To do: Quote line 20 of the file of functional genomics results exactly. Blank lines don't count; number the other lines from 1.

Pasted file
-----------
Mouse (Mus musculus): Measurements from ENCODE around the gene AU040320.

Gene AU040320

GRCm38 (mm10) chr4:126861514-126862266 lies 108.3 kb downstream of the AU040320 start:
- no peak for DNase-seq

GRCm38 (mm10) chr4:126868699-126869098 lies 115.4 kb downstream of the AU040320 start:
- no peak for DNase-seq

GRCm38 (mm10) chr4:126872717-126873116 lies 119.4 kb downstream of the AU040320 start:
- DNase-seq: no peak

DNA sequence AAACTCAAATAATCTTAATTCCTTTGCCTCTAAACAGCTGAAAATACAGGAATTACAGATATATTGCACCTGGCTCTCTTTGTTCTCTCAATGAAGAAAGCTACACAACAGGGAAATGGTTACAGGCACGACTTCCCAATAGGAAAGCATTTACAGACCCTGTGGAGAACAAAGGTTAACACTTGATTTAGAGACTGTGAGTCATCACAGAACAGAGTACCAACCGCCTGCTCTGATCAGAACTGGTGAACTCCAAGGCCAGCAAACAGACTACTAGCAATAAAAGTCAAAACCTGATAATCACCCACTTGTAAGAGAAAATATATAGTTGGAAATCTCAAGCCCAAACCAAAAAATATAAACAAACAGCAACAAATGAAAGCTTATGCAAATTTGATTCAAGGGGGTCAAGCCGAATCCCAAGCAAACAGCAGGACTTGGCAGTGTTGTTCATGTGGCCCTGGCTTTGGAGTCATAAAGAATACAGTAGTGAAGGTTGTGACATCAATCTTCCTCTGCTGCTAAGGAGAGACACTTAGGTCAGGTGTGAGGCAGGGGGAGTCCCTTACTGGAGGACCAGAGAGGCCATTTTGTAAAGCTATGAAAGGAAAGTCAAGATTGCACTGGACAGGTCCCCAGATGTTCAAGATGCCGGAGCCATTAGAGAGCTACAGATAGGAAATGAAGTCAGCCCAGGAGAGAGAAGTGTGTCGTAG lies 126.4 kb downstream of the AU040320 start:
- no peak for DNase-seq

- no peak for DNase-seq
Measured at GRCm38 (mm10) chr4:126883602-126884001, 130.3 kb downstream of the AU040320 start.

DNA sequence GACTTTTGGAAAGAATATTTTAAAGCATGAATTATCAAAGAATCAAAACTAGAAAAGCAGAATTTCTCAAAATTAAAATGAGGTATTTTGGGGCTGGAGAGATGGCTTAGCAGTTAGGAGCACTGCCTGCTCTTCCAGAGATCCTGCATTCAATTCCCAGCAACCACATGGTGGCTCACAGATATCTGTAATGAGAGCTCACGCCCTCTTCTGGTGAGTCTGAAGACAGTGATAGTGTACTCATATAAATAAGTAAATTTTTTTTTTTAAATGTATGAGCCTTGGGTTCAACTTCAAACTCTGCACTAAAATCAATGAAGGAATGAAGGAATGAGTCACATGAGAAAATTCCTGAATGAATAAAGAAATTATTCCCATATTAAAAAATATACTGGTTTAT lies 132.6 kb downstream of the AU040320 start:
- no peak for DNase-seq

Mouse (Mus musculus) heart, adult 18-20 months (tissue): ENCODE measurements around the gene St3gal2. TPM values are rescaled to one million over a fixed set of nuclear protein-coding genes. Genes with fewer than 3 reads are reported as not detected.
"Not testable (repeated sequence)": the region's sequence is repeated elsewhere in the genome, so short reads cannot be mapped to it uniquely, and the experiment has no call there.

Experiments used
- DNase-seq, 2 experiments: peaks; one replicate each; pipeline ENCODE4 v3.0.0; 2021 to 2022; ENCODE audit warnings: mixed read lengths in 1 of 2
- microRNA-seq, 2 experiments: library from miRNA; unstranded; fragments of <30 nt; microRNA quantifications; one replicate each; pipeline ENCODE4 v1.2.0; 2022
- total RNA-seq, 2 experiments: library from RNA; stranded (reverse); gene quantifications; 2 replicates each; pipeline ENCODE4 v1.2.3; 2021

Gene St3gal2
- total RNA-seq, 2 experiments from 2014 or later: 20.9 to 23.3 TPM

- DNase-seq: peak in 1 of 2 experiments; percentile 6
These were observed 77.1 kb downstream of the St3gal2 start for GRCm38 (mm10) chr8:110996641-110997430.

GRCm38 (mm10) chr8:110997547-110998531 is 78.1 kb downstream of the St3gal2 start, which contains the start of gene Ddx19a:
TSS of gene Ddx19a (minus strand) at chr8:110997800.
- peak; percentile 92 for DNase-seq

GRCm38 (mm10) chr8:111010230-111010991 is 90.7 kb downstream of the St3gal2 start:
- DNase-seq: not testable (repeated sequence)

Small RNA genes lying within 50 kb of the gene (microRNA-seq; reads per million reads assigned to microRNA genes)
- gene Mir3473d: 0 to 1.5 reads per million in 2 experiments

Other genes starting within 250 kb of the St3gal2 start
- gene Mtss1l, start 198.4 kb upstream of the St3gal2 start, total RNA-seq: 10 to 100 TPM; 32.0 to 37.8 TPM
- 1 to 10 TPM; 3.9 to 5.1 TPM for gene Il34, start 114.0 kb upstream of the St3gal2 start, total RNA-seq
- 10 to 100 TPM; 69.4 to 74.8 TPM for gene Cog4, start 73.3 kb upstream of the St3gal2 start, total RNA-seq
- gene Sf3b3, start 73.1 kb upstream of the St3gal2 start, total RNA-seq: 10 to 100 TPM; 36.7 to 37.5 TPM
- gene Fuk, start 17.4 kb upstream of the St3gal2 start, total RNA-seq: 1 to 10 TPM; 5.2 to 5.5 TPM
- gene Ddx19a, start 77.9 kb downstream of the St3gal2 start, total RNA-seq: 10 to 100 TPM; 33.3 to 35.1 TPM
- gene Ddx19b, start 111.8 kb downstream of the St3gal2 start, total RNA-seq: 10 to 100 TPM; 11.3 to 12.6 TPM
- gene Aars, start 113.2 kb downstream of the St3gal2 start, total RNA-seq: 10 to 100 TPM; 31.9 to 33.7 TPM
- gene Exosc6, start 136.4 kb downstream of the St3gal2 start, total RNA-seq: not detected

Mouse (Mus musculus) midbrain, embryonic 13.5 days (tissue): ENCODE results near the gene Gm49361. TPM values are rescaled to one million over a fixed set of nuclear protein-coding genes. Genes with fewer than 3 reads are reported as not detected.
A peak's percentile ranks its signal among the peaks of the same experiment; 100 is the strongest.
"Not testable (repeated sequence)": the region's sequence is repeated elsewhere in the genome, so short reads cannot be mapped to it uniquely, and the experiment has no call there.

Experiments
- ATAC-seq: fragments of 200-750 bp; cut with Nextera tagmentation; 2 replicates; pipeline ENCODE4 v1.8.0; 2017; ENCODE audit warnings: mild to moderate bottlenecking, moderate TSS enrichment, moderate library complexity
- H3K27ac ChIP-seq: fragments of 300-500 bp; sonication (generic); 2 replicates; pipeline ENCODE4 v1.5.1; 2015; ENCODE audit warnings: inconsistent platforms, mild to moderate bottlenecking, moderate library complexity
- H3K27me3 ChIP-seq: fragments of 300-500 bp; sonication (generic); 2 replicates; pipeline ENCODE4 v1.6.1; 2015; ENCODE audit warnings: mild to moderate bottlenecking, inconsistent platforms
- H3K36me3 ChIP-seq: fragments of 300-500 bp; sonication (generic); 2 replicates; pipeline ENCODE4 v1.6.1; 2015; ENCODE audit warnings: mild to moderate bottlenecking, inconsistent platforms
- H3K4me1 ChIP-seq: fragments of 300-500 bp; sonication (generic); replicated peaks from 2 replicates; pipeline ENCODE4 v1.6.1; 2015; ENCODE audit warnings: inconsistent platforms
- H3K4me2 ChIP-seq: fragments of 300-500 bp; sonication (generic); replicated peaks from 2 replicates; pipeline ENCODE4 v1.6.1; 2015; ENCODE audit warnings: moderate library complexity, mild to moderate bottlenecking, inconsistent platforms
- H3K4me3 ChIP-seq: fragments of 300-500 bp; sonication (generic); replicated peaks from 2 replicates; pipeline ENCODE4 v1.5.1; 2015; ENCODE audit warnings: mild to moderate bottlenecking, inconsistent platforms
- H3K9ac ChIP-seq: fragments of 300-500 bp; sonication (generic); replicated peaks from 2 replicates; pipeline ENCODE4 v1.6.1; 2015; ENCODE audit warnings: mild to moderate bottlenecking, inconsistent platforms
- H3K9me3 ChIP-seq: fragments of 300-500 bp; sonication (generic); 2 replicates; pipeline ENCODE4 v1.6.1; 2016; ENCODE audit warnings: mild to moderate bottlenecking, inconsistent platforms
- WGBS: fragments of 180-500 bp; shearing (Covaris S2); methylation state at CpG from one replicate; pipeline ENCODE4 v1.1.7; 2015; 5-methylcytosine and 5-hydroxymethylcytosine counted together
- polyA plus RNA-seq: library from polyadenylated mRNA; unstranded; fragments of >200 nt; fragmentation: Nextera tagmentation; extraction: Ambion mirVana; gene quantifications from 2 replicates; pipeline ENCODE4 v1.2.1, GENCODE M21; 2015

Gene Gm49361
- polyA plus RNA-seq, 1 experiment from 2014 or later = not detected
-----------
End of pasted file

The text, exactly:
- total RNA-seq, 2 experiments: library from RNA; stranded (reverse); gene quantifications; 2 replicates each; pipeline ENCODE4 v1.2.3; 2021